P13 Launch shaft – Ile de Monsieur
The diaphragm walls that make up the trefoil structure were completed in 2018. The injected plug is currently being completed in the chalk that is found around the entry point for the TBM and behind the diaphragm wall.
Three activities are going on simultaneously to allow us to stay on schedule. The work site is characterized by a lack of space, which means civil engineering, earthmoving, and injection have to be done at the same time.
The trefoil is now backfilled to a depth of 20m. The buttress beams and intermediate slabs are installed as work goes down. The final backfill is due at a depth of 34m.
The aim is to start assembling the TBM at the bottom of the shaft at the end of spring 2019, with boring due to start in the summer.
Pont de Sèvres station
Preparatory work on the Pont de Sèvres station is underway. This mainly involves reconstructing a SEVESC network (Versailles and Saint-Cloud water company) outside the footprint of the station to create a landing stage along the branch of the Seine opposite the Ile Seguin to act as a temporary quay to remove spoil.
The teams completed the self-bored micropiles for the reconstruction of the definitive quay in October 2018. The removal of 40 concrete piles discovered during demolition at the foot of the bank was also finished in December 2018.
In the corridor that will connect the station with the terminus of Metro line 9, the first phase of digging the box, made up of 84 Berlin-type piles and screening with sprayed concrete, was completed in December 2018. There are still six phases to be carried out in diaphragm wall or Berlin-type walls, working around diversions in networks and traffic.
Prior to the installation of the definitive walls, the temporary walls anchored by fibre-glass stays that will enable deep purges will be carried out starting in June 2019.
Auxiliary structure P12 – ZAC SAEM
Special work carried out on the technical facility in the ZAC SAEM was completed in December 2018, which involved building a box in diaphragm walls, 200 micropiles to anchor the future raft, and the bottom injected with 600 bore holes. Pumping tests are underway to validate the quality of the work.
Work is continuing in this sector with injection of the branches that will connect the tunnel to the existing shaft, dug three years earlier as part of a test phase line 15.
Two drilling rigs are in action, with tolerance limited to 2%, taking into account the depth of the operation (40m).
This involved waterproofing a zone of chalk for 4.5m around the future branch, which will be excavated using traditional techniques under a 30m head of water. Bore holes radiating outwards, from a reduced surface area, will be injected with bentonite slurry/cement and ultra-fine cement starting in February 2019.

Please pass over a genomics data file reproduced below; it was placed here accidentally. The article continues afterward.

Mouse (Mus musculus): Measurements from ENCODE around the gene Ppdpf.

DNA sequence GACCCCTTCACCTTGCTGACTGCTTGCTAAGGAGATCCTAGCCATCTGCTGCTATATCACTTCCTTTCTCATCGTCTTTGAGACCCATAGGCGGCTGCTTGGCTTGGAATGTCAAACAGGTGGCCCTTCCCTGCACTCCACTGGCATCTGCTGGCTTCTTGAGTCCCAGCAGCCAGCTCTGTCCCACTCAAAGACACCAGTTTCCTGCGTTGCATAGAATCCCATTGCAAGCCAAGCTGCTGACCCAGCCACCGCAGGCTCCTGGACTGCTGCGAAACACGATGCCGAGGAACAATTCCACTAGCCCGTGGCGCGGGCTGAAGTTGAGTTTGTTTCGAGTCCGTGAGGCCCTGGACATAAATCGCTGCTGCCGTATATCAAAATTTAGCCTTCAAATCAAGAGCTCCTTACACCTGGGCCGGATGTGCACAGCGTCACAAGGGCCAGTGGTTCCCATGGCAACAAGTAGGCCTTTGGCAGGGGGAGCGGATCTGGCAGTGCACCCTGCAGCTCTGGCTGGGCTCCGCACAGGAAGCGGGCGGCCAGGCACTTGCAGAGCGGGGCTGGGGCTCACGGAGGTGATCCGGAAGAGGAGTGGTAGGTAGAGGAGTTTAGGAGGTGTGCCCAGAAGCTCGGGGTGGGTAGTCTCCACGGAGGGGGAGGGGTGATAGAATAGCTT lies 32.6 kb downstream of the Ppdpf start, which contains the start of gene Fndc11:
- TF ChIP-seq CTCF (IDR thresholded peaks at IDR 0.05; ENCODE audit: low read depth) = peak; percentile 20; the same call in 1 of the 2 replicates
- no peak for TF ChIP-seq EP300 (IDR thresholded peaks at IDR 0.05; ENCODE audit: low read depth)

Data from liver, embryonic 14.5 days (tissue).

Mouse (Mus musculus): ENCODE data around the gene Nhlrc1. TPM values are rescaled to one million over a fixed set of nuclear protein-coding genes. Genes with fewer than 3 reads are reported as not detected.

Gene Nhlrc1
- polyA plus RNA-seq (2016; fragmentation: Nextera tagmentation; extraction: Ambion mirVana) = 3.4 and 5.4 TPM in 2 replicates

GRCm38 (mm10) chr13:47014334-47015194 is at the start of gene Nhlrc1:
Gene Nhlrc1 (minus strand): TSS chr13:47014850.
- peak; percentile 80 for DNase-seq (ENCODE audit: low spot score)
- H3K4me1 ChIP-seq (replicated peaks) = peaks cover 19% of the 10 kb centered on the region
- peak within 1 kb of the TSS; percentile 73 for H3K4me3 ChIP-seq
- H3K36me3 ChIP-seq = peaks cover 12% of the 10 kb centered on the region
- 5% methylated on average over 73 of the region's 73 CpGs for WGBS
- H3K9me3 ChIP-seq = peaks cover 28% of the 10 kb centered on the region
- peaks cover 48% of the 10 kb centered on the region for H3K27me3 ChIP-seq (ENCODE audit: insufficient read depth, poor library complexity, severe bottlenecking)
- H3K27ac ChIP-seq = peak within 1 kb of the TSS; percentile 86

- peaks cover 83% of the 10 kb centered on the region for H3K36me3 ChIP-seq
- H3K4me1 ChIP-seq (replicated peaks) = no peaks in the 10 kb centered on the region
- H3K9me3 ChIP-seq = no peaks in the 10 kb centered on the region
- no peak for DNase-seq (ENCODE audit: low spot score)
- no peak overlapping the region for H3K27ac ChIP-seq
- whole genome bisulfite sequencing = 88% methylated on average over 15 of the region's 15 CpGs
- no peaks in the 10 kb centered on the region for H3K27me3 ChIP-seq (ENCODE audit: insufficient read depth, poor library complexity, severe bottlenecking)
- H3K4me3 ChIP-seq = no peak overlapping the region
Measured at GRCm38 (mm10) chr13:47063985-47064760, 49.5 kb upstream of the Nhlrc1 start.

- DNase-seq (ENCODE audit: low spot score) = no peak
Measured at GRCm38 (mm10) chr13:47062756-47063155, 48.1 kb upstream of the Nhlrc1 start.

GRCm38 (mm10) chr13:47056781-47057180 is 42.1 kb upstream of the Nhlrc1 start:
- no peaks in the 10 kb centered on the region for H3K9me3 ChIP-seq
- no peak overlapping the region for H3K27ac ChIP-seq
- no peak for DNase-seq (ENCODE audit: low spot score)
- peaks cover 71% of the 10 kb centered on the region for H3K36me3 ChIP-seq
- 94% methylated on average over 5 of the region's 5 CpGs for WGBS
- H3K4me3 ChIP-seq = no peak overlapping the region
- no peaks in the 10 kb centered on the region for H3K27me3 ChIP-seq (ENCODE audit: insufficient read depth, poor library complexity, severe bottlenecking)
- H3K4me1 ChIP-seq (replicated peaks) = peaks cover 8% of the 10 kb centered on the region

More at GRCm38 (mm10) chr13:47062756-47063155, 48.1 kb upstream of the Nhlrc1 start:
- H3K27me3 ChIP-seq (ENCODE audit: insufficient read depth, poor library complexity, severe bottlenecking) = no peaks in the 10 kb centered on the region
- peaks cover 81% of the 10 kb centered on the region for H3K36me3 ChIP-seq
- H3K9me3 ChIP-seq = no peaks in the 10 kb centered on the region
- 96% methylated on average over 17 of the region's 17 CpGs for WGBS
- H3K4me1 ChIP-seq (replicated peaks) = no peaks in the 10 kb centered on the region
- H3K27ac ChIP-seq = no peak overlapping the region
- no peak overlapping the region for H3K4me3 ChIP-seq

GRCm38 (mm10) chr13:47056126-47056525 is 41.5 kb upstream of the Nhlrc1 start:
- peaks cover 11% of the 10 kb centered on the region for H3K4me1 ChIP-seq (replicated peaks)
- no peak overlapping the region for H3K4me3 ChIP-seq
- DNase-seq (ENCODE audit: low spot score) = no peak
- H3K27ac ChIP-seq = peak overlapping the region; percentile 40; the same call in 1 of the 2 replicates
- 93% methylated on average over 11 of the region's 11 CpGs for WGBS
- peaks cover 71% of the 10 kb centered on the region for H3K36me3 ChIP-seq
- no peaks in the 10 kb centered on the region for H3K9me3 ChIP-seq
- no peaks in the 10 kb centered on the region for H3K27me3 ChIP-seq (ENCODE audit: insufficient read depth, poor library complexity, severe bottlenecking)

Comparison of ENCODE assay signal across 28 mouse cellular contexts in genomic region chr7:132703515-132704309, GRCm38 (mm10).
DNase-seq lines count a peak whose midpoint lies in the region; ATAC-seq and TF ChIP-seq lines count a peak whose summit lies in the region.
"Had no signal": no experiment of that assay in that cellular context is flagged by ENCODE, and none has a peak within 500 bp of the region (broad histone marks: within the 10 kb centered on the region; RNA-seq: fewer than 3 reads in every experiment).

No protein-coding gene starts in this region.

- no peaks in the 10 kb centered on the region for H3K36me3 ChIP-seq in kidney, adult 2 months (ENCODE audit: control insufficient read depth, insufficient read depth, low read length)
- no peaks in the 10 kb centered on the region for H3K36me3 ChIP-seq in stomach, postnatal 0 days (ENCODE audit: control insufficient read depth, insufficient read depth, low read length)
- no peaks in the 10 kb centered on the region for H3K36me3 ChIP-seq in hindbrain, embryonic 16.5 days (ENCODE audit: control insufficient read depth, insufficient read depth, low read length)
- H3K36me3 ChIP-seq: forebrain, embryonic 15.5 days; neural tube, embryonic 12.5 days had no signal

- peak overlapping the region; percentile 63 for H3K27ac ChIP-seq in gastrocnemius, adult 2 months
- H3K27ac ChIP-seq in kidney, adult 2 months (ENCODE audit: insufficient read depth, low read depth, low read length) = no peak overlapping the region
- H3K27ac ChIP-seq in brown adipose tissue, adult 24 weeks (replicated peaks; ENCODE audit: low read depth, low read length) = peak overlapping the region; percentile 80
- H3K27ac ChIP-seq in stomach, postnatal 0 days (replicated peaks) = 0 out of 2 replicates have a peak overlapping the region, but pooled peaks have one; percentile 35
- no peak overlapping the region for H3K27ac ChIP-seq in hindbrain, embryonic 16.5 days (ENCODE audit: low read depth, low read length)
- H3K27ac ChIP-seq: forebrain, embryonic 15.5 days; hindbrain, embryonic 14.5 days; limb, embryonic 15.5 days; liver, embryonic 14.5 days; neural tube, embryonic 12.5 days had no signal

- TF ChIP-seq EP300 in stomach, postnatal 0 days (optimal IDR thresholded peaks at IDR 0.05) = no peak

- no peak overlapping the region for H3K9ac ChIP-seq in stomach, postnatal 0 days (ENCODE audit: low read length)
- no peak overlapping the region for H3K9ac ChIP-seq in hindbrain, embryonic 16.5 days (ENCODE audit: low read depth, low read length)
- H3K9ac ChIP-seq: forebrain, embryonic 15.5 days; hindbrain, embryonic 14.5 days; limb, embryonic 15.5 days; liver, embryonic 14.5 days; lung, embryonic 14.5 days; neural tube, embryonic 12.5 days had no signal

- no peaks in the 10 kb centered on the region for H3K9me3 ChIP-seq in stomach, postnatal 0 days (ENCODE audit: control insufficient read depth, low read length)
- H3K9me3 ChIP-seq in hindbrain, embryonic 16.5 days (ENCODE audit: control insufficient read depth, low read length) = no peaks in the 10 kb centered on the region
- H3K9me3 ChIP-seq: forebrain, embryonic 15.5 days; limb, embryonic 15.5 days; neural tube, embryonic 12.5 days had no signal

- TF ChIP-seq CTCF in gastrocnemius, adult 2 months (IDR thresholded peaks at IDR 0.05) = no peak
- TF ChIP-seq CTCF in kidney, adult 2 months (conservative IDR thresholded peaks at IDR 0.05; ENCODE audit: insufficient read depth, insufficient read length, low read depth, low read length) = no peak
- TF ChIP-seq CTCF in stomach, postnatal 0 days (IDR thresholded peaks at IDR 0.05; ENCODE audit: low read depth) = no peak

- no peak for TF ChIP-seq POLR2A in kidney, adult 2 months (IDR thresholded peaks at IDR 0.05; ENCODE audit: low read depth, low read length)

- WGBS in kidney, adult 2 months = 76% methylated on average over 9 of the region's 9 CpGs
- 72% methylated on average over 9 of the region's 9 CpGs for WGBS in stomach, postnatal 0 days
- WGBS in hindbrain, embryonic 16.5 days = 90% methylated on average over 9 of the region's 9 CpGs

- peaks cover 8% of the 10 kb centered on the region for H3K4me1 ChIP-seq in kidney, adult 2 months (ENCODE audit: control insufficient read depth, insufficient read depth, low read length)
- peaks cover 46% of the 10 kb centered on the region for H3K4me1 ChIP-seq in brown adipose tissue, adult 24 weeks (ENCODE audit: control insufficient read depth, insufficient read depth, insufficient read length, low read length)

At Issy station, work on the diaphragm walls that will form the box, with a thickness of 1.2m and to a depth of 40m, will be completed by end-October 2018.
The civil engineering teams are currently laying the cover slab with a thickness of 2m.
Jet grouting to reinforce the piles on the hundred-year-old viaduct on the RER C line which goes over the correspondence box was completed in October 2018. These tangential jet grouting columns with a diameter of 1.2m reinforce the foundations of this sensitive structure and will counter any settling generated by the passage of the TBM.
Two more structures have yet to be built, namely the exit and the connection with the RER C, which should resume before the end of 2019.
However, injections into the ancient alluvium outside the entrance to the station has been in full swing since September 2018 and will continue through much of 2019.
In the 200 metres before it arrives in Issy station, the TBM has to go through a mixed zone composed of soft chalk at the base and ancient alluvium (sand) above. This means there is a major risk of the sand shifting, which could result in excessive surface subsidence, or even sinkholes. To manage this risk below a busy street and amidst sensitive networks, it is necessary to make injections in the alluvium to form a solid vault over the machine.
The chief difficulty was successfully passing between the existing networks. More than 1,000 bore holes to a depth of between 15 and 20m have to be made. Major reconnaissance and preparation work was carried out with the use of a suction tube to expose the multitude of existing networks, to plot their actual position on a geometric chart.
This data was then entered in the Castor software to draw up plans for these halos of boring in 3D. Once these halos had been defined, reservation tubes for each bore hole were positioned with the right angle and bearing before backfilling the whole area up to the roadway. The two drilling rigs could thus work without any risk of damaging a network.
Similar treatment will also be required when the TBM goes underground to the east of the station, with even greater technical difficulties, since the tunnel passes under some buildings.
Auxiliary structure P09 – Henri Barbusse
The first phase of work consisted of creating a temporary retaining structure in the Henri Barbusse park, to clear a working platform at the foot of the bank, enabling the installation of the shaft’s diaphragm walls.
A lutetian wall made up of 15m piles was built from the top of this bank. It was anchored by a bed of stays, installed in November 2018 from a temporary deck.
Work on the parts in nailed walls on the two sides of the lutetian wall began at the end of 2018.
The start of the shaft using a Hydrofraise® to a depth of 60m is scheduled for summer 2019.